Muslims among victims of Paris attacks

Friday 27/11/2015
Minute of silence at the Assalam Mosque of Nantes, France

PARIS - “Killing any human is killing all mankind. Saving any human is saving all mankind,” a group of French Muslims, who joined mourners at the Place de la Republique in Paris, chanted in the wake of the Islamic State’s brutal attack on the French capital.

“Unite against brutality. Unite for humanity,” they chanted, shoulder to shoulder with French nationals of all religions, just as French Mus­lims died alongside their country­men of other religions in ISIS’s in­discriminate November 13th attack.

Among the 130 killed in the at­tack were two sisters celebrating a birthday, a young architect, a tal­ented violinist, a receptionist and a shop assistant.

What did they have in common?

They were all Muslims. ISIS’s bul­lets and suicide bombs do not take religion into account. ISIS, its gun­men and suicide bombers, engage in wholesale slaughter.

Although Muslims were a mi­nority of those killed in Paris, his­torically Muslims are the greatest number of victims of jihadist at­tacks perpetrated by groups such as al-Qaeda and ISIS. These takfiri groups view Muslims who belong to different sects — such as Shias or Sufis — or even those who follow a different interpretation of Sunni Is­lam as heretics.

“ISIS has been killing Muslims by the thousands for years in Af­rica and the Middle East,” Yasser Louati, spokesman for the Collec­tive against Islamophobia in France (CCIF), told Reuters.

“Now they’re killing Muslims here in France. The world ‘Islamic’ in their name is only a pretext for their ideology. Look at the series of attacks they’ve made. There’s no end,” he said.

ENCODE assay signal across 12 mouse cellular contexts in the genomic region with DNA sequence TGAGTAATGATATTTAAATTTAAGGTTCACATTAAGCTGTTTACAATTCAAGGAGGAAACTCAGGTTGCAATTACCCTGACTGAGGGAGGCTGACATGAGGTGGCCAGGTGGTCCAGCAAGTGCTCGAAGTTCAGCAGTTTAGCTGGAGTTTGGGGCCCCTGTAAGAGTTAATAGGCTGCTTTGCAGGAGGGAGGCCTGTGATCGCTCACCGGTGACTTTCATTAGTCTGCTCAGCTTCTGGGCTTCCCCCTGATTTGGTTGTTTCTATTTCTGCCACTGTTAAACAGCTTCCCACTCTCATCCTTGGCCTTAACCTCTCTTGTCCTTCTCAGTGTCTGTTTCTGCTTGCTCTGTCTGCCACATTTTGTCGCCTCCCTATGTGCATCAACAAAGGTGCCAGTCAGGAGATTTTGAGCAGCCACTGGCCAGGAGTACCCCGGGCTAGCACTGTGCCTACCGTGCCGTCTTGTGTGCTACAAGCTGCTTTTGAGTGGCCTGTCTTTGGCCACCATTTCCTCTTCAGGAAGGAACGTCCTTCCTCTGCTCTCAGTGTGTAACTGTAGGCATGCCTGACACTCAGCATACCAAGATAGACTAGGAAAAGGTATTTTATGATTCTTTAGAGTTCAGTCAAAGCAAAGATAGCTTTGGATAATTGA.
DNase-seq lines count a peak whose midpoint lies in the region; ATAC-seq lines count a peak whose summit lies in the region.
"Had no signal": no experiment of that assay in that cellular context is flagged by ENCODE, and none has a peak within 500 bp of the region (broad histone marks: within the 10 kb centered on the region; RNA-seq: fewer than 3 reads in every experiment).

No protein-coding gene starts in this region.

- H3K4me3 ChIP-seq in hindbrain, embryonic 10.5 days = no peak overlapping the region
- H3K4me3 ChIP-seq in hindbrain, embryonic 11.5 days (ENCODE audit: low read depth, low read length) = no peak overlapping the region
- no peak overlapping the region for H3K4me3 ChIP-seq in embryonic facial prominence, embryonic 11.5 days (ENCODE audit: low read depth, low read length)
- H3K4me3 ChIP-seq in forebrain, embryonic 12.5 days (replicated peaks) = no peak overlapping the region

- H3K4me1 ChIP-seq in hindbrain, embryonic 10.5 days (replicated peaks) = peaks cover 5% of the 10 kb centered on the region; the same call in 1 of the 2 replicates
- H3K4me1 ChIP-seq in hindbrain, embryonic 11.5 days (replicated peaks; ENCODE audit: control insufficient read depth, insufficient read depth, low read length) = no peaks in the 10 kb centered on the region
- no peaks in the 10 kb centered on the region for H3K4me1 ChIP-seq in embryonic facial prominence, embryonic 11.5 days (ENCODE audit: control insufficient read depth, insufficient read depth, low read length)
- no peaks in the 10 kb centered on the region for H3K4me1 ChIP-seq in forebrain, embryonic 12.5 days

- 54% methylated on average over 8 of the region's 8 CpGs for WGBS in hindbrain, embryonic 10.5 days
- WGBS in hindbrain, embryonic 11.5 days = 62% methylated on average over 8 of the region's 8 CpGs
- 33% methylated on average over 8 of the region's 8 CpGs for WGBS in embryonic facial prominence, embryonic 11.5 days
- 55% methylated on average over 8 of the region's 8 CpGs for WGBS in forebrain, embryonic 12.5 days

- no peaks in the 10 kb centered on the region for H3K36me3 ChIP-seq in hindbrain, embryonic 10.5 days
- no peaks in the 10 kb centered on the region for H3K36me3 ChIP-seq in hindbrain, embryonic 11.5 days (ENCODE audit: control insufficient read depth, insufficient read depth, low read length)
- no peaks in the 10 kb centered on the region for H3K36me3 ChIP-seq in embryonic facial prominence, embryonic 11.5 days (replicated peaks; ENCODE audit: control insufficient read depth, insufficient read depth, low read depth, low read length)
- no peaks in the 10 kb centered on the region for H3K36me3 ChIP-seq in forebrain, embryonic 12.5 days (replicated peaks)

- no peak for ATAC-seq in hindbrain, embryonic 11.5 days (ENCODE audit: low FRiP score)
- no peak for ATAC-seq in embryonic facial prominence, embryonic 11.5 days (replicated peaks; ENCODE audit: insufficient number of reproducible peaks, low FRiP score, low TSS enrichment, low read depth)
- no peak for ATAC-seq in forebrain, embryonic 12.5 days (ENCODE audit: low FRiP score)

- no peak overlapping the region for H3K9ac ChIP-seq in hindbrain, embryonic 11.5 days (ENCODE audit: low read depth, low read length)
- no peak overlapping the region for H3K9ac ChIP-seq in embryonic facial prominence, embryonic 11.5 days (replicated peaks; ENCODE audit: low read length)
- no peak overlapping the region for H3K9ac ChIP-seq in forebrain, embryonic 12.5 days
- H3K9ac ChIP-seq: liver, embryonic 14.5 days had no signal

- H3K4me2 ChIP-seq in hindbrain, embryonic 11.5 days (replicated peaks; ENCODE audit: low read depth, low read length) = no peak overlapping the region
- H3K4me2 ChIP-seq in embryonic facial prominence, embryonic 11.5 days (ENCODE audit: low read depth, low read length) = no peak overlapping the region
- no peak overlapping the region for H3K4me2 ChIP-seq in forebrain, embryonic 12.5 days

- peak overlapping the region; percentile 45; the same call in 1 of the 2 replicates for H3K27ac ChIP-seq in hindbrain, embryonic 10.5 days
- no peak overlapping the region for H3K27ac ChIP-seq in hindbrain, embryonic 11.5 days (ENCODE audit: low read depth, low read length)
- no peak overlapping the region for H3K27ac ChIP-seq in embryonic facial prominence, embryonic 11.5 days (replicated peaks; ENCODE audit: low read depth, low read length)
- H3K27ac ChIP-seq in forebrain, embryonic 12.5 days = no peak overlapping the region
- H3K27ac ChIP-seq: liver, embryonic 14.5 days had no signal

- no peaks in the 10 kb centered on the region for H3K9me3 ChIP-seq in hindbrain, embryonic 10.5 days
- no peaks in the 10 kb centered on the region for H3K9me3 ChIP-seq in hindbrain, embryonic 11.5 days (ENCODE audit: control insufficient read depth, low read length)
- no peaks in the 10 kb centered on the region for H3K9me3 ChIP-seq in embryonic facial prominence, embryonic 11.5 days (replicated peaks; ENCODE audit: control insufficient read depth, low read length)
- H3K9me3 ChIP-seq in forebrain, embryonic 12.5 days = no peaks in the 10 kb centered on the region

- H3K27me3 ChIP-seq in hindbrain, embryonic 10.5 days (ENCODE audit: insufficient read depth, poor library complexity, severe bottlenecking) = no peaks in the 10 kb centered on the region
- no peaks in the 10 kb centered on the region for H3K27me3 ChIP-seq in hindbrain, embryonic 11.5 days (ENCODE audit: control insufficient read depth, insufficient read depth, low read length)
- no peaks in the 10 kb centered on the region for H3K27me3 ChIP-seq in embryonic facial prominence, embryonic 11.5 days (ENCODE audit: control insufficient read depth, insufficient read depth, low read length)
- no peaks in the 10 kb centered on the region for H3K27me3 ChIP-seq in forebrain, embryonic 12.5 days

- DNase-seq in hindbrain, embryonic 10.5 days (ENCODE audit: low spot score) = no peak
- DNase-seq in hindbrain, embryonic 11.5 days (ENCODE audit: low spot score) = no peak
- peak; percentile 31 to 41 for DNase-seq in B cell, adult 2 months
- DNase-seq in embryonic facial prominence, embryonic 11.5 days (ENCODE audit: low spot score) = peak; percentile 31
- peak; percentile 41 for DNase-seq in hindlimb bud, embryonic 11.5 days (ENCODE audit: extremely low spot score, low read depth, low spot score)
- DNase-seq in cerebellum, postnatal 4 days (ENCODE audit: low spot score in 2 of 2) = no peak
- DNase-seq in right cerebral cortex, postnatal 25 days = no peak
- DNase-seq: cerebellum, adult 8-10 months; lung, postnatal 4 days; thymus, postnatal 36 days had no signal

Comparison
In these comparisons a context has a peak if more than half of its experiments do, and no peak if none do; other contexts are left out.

There are approximately 5 million Muslims in France — about 7.5% of the population. That is close to the same proportion of Muslims killed in the Paris attacks based on iden­tification by family and friends, as well as the surnames of those on the official list of victims.

Halima and Houda Saadi, two French-born sisters of Tunisian origin, were celebrating a friend’s birthday at La Belle Equipe café. Houda, 35, had recently been pro­moted as the café’s manager, and her sister Halima, 37, was on a short visit.

Seated outside on the terrace, they were among 19 victims killed when an ISIS gunman indiscrimi­nately sprayed bullets in their di­rection. Paris is known for its café culture, with bars and restaurants boasting outdoor terraces for pa­trons.

“We’re just citizens like everyone else, who love our family and peo­ple,” their brother Abdallah Saadi said in the wake of the attack.

“We are all inhabitants of this planet and we need to fight for each other and help each other.”

Amine Ibnolmobarak, 29, grew up in Morocco and went to Paris to study architecture. He was a teach­er at Paris’s ENSA Paris-Malaquais architecture school — the same institution from which he gradu­ated and, inspired by his religion, conducted graduate studies on the Muslim pilgrimage to Mecca. He was killed as he sat on the terrace of the Carillo bar. His wife Maya suf­fered critical wounds.

“Amine was the quintessential young Muslim intellectual. He was concerned with spreading the peaceful values of his religion,” his former professor Jean Attali wrote on Facebook.

The list goes on: Elif Dogan, daughter of a Turkish shop-owner in Belgium, only moved to Paris four months ago. “We worried something like this could happen in Turkey, [but] we lost our daughter in one of the leading cities of the world,” her father Kemal Dogan la­mented to Turkey’s Hurriyet news­paper. She lived on the same street as the Bataclan concert, where doz­ens were killed.

Musician Kheireddine Sahbi, 29, grew up in Algiers. He moved to Paris to study at the Sorbonne. He was walking home in Paris’s 10th arrondissement when he was caught up in the ISIS attack. A vio­linist, he was known for his love of traditional Algerian music, sharing this at every opportunity with his new friends in Paris.

There were others: French-Ma­lian Asta Diakite, Egyptian Salah Emad Al-Jabali, Djamila Houd — the daughter of Algerian immigrants and wife of the Jewish owner of La Belle Equippe.

In the end, those who were mur­dered in the ISIS attacks on the 10th and 11th arrondissements in Paris died as they lived — side by side with neighbours of different reli­gious and ethnic backgrounds.

In the piles of flowers and candles left in tribute outside La Belle Equi­pe one fluttering message reads: “We are Muslims. You are terrorists and imposters.”

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